Didn't like it/didn't get it...it was a bit of both. I honestly thought the idea was such a fantastic one that I felt I was missing something by reacting so strongly against it. Maybe I am, the book has very mixed reviews so clearly it's a marmite one. The problems I found with it was believability. I just could not believe that in twenty years in our future we'd be willing to glorify kids as young as 13/14 having sex. I could believe in the idea that only under eighteens could carry children, but I didn't really get why we (society) would have lost all morals and would pit young kids against each other as they fought to win the best surrogate deal. And also, surely with the amount of technology that's present in this world it could be done without the actual act of sex. It honestly made my stomach heave.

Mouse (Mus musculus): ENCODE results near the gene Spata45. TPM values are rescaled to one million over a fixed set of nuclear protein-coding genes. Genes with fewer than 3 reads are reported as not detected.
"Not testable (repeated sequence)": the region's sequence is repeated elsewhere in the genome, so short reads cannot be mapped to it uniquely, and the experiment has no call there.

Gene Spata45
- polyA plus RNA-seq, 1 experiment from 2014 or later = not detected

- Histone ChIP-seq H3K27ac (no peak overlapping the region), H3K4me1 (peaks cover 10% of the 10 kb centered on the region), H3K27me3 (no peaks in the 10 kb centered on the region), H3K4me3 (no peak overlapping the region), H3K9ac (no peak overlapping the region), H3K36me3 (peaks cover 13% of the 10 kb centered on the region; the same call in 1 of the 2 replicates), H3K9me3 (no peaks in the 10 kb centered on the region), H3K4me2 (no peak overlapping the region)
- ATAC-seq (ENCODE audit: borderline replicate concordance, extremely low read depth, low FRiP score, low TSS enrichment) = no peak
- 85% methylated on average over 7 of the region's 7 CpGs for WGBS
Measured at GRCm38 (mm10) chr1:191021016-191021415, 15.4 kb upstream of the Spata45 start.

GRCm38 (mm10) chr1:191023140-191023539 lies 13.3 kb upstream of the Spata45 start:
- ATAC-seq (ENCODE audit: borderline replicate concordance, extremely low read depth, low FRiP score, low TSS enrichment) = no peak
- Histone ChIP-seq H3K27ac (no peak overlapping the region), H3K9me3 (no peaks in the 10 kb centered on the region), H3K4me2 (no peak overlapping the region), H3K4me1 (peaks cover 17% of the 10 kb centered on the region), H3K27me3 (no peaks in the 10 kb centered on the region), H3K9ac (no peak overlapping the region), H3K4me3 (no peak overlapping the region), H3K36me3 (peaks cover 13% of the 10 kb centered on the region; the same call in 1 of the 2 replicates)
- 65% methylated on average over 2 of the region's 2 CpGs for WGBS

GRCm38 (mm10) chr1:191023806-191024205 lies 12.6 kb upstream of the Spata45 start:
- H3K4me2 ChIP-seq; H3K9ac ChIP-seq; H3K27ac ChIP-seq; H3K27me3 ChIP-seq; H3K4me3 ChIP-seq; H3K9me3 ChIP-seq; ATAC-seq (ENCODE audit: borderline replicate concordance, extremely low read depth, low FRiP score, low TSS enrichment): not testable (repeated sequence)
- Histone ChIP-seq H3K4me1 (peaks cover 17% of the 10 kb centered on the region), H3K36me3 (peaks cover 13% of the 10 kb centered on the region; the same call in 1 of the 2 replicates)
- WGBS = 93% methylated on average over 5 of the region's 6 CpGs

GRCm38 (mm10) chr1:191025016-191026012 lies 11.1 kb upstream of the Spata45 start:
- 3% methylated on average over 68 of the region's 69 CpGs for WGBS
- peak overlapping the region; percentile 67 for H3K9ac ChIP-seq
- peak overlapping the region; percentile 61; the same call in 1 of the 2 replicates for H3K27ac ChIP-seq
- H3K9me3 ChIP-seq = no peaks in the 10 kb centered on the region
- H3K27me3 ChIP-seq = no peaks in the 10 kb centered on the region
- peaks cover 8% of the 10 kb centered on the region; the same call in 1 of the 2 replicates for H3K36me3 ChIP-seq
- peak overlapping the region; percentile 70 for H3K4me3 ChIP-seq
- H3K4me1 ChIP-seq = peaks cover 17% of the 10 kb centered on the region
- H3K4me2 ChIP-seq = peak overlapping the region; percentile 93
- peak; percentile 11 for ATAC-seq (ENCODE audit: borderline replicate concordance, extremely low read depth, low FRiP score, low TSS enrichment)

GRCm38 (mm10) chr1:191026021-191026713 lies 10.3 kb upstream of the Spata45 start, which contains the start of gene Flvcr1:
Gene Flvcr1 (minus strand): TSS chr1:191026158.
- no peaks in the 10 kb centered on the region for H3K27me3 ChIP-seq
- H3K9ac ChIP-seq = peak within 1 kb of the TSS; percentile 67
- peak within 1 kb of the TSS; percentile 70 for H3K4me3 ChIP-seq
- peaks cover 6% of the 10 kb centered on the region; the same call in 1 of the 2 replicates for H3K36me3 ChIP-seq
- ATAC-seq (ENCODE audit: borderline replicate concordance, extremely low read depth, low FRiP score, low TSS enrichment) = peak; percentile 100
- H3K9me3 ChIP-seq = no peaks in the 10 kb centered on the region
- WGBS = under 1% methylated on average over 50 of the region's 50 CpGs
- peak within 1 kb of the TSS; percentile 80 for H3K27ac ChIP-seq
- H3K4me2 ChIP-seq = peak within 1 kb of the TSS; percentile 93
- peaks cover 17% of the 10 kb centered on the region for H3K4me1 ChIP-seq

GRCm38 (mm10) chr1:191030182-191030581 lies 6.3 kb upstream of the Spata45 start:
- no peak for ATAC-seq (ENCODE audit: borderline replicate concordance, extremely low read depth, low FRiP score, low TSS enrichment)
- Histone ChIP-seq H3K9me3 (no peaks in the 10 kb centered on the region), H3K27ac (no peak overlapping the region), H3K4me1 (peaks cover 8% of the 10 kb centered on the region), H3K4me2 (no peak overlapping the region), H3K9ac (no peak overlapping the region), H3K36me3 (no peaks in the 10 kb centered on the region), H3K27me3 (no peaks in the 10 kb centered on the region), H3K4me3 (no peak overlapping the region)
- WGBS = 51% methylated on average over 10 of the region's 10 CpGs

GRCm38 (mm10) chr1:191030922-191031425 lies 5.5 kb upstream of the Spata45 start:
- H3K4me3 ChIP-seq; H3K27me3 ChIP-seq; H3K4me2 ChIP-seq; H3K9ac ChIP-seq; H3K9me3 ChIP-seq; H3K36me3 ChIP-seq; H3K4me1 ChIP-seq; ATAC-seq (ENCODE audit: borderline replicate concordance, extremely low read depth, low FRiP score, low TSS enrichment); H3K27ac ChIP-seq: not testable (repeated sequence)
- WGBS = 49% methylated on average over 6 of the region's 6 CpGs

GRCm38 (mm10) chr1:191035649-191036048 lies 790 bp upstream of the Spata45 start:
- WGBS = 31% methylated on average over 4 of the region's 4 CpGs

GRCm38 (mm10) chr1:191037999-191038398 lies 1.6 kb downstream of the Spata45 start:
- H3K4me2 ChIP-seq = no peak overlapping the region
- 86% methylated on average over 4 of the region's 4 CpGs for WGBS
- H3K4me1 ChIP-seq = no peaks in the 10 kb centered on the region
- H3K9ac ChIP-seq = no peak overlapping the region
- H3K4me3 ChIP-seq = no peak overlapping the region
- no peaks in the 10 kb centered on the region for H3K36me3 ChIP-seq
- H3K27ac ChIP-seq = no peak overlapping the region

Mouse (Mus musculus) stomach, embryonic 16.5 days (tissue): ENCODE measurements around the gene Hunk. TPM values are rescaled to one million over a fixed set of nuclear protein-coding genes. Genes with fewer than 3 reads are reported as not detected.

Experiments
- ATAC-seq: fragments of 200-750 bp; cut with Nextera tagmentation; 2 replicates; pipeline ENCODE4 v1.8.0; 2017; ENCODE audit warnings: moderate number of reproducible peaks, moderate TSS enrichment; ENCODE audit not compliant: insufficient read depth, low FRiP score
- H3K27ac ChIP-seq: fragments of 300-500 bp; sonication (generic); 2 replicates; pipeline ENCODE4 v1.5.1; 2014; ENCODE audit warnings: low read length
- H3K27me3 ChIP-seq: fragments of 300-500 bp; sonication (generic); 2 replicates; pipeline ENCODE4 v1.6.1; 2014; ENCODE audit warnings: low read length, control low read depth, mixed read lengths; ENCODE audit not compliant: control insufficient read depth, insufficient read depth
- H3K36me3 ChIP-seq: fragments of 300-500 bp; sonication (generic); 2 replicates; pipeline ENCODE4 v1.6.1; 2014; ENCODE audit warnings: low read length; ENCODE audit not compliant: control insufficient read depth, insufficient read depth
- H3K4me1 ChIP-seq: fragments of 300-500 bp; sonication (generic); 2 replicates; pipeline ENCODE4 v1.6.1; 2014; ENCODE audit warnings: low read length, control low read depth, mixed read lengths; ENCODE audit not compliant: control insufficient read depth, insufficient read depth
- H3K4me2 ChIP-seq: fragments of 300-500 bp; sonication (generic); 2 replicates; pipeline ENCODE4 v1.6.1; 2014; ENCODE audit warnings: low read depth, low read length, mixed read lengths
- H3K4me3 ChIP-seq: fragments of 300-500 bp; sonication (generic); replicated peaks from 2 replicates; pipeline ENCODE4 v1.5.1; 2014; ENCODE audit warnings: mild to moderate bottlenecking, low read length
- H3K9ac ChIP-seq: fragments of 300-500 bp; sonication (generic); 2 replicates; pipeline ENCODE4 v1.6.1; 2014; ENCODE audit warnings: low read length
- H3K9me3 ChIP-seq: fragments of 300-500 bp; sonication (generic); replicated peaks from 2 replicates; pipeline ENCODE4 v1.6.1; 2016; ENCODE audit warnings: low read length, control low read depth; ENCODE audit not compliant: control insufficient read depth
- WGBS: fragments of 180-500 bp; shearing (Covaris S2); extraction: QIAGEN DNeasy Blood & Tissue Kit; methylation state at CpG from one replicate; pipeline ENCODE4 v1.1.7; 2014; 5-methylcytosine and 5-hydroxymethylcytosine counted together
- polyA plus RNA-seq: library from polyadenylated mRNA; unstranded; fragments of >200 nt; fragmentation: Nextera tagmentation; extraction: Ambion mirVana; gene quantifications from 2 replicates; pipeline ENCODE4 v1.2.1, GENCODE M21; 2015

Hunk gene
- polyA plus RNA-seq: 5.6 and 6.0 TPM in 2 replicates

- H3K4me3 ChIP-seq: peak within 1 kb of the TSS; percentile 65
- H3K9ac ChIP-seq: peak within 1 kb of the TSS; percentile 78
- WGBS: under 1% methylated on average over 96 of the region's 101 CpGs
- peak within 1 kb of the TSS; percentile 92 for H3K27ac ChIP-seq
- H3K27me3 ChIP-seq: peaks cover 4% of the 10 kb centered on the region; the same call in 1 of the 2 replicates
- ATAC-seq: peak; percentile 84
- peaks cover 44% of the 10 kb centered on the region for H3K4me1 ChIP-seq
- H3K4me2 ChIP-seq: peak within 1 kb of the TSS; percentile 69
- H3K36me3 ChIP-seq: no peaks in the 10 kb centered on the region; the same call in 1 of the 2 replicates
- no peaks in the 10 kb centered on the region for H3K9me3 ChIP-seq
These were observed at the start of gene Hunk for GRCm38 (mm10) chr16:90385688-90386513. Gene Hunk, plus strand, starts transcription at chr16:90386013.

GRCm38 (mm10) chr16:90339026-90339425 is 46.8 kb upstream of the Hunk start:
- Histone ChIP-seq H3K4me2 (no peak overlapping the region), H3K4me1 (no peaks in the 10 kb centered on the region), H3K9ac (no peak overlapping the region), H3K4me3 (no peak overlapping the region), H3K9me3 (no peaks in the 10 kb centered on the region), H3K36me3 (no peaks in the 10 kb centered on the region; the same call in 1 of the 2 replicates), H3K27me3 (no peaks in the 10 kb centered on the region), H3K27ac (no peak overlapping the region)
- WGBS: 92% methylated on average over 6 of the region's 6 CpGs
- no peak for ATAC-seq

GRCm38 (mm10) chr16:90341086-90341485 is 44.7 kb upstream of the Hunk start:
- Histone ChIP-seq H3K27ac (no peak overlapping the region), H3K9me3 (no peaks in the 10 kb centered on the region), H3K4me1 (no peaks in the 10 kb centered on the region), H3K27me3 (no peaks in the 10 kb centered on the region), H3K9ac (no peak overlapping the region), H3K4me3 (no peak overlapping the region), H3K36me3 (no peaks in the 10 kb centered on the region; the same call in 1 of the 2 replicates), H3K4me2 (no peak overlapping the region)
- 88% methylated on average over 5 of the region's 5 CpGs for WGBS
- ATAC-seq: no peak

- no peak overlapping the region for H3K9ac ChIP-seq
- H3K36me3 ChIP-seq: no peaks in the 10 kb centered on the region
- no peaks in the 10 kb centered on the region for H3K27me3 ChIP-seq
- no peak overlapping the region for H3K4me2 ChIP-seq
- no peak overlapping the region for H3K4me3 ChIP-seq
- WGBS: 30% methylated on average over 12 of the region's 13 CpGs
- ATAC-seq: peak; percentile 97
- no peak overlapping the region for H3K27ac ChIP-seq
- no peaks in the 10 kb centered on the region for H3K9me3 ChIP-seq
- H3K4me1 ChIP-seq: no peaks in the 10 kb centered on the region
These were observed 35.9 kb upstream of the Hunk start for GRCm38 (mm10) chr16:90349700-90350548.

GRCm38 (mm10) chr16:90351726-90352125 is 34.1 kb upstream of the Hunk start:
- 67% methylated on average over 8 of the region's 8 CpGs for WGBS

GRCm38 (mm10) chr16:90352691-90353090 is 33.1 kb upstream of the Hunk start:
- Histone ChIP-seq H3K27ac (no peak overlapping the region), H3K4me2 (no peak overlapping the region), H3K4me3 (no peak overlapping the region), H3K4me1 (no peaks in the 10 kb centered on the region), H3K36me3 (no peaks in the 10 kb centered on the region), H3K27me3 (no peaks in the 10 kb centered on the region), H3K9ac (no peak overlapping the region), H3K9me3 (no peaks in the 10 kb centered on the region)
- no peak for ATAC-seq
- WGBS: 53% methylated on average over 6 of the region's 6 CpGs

I could see what the author was trying to say about our culture (the sexualisation of children, commercialising everything and making celebrities out of nothing and dropping them in the mud when they don't live up to expectation) but sadly I just don't think that message came across in the brash, in your face style it was written. I guess it was a satirical approach that just went right over my head. I cringed my way through this book, at times feeling physically sick...but not in a thought provoking way, more in sheer disgust. I also really hated the new slang littered throughout this book, which was annoying to say the least. I wanted to vomit every time I read the word Fertilicious (used by or to describe girls, as opposed to gorgeous/awesome/beautiful for example)